On the programme this week is Hugh Broughton. Hugh is perhaps best known for his practice’s work designing the British Antarctic Survey’s Halley VI Research Station. Its bright red and blue modules set atop large hydraulic stilts loom large over the glistening white Antarctic landscape.
The research station’s iconic outline has entered the popular imagination, having featured both on the front of a Royal Mail Stamp and the back of a Two Pound coin. More recently the station featured on a BBC Horizon documentary, which covered the extraordinary process of moving the building.
After university in Edinburgh and a brief spell working with John McAslan, Hugh founded his own practice in 1996. Following their successful work for the British Antarctic Survey, the practice went on to forge an enviable track record for their other work in remote and polar regions – as well as work closer to home on a string of cultural and heritage projects.
In this week’s episode we talk about the chilly task of designing for the Antarctic, about working for NASA and the architects’ role as a marriage councillor.
We discuss the joy of winning competitions and the pain of losing them. And we consider the benefits and necessity of having many strings to your bow.
In 1976 Michael founded his eponymous practice from a basement studio in Pimlico. Over the intervening 41 years the practice has grown at a prodigious rate, now being ranked as the 9th largest architecture firm in the UK, according to the AJ100 rankings. The firm now employs more than 215 staff.
The practice has moved several times from those early days, first to South Kensington and then Kings Cross, but most recently to their stunning new building – The Department Store – in Brixton.
In this week’s episode we ask what it means to create ‘polite architecture’ and find out when you might get paid in traveller’s cheques.
We talk about succession planning and why you really can do without an HR department, but really shouldn’t go without buying your own building.
And finally we find out why it’s so important to still feel the fear.
In today’s episode we speak about Chris’s passion for drawing and his work for James Stirling. We talk about going to boarding school and walking the plank. And finally, about making grand plans – or perhaps plans to be grand.
On the podcast this week is architect Mary Duggan.
In 2004 Mary and her then partner Joe Morris founded Duggan Morris Architects which quickly went on to become one of the most critically acclaimed young practices of the early 2000s.
Over the intervening 12 years the practice grew from a team of two – to now employing more than 50 staff. The rapid success of the business also coincided with the practice winning a huge number of architectural awards.
Earlier this year the practice announced an amicable demerger, with Joe continuing to lead Duggan Morris whilst Mary – along with nine members of staff – went on to launch a new practice Mary Duggan Architects.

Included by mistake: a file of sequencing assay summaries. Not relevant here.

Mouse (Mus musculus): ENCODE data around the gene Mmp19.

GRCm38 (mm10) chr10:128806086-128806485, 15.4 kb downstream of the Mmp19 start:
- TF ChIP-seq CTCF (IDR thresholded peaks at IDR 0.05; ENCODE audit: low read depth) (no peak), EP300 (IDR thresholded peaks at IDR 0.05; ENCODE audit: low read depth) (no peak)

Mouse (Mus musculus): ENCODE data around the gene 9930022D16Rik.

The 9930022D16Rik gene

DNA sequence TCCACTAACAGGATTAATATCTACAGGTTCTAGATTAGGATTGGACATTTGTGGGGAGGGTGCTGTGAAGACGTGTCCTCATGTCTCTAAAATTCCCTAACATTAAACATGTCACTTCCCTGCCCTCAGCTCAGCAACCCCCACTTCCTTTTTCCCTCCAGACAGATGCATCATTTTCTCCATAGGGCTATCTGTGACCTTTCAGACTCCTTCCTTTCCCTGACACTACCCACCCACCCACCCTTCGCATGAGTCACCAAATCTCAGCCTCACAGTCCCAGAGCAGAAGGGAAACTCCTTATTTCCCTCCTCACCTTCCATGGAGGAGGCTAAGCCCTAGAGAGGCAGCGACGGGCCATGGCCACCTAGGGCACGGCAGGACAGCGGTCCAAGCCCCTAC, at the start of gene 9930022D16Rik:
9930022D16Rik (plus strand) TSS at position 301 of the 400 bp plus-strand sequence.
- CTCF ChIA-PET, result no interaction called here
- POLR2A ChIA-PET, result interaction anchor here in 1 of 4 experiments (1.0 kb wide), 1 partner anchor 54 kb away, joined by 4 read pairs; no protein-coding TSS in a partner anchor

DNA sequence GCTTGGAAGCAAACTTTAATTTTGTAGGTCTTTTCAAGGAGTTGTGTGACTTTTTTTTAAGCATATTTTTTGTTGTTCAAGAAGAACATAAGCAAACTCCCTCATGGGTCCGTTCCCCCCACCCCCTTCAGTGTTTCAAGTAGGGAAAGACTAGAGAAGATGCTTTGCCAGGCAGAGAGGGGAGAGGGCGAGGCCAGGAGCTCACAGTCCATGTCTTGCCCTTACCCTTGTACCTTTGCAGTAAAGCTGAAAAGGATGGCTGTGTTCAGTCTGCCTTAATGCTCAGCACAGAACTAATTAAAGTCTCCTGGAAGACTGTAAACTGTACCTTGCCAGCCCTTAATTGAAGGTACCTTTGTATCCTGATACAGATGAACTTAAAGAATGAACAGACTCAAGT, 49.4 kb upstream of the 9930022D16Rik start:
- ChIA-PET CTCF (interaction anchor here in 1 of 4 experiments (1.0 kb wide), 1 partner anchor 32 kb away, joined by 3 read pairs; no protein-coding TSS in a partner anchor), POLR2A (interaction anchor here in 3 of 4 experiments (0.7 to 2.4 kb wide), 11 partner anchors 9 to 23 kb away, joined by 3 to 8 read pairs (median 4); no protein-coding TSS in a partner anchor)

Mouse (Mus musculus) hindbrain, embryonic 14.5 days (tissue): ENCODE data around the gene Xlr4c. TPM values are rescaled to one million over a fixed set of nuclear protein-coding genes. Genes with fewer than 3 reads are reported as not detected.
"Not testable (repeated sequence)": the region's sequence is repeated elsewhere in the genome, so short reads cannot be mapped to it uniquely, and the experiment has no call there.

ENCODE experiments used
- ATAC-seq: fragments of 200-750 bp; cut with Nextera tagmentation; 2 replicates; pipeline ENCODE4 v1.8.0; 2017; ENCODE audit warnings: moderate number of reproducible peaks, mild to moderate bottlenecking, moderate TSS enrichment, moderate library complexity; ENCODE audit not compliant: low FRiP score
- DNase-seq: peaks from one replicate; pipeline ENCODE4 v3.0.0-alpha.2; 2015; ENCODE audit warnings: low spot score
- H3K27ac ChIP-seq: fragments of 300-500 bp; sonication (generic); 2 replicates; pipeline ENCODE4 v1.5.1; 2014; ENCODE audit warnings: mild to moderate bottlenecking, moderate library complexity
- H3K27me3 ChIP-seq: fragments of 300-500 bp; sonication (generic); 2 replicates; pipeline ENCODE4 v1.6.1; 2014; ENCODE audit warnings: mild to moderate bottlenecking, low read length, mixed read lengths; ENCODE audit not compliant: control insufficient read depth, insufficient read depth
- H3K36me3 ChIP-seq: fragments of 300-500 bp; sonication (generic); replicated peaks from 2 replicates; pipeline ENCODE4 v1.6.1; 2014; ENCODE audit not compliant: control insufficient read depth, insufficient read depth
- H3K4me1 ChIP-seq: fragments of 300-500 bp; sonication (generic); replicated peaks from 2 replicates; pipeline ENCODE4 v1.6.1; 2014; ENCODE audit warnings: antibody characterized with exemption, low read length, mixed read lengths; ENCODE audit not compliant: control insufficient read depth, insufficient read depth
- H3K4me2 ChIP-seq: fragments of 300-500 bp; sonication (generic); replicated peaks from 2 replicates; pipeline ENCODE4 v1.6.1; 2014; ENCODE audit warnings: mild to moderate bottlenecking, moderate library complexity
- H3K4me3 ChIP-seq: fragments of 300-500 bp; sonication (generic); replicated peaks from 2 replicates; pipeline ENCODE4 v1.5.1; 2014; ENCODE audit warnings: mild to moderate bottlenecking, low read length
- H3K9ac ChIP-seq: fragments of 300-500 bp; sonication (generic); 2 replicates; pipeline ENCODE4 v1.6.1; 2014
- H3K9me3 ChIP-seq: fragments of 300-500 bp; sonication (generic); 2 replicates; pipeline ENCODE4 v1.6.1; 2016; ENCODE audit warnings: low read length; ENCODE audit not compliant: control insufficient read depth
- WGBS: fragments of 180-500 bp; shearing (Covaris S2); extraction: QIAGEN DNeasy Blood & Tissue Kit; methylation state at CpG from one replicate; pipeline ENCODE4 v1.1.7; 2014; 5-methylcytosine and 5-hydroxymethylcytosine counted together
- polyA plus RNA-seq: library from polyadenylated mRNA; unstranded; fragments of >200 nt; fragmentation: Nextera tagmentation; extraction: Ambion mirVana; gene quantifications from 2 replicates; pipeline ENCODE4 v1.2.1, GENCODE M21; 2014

I joined Mary at her new practice in Shoreditch where I asked about the nature of creative partnerships; about convincing clients and dealing with business growing pains. We also spoke about their Alfriston School Swimming Pool and the PedElle cycling challenge.
My guest this week is Peter Rees, now Professor of Places and City Planning at The Bartlett School of Architecture at University College London.
Before returning to the Bartlett in 2014, Peter was, for nearly 30 years, the Chief Planning Officer in the City of London. Over this time he oversaw the architectural transformation of the Square Mile.
In this week’s episode we find out which architect used a model of a stealth bomber as his inspiration. We talk about egos and editing; Penarth and Powerpoint. We ask why London Mayors are obsessed with changing the design of buses.
We find out how James Stirling called meetings and discover which influential architect would like to sleep – or pretend to sleep – in meetings.
Architecture Masters is a new podcast series about the people shaping our cities – a series of short conversations with some of architecture’s leading lights.
For the pilot episode we speak to RIBA Manser Medal-winning architect Carl Turner about what it’s like to build, then sell your dream home.
We talk about gentrification in Brixton, the threat from Brexit and why architects are always moving offices. From a brutalist carpark in Peckham to temporary buildings in Tokyo, we talk about how long buildings should last and why architects have to take risks to get ahead.
Architecture Masters is a new podcast about the people behind the buildings: a series of short conversations with some of architecture’s leading lights
These are the people quietly shaping our cities – all hugely respected within the architectural profession, yet somehow their modest profile often belies the impact they have on the world around us. Continue reading “Building Something New”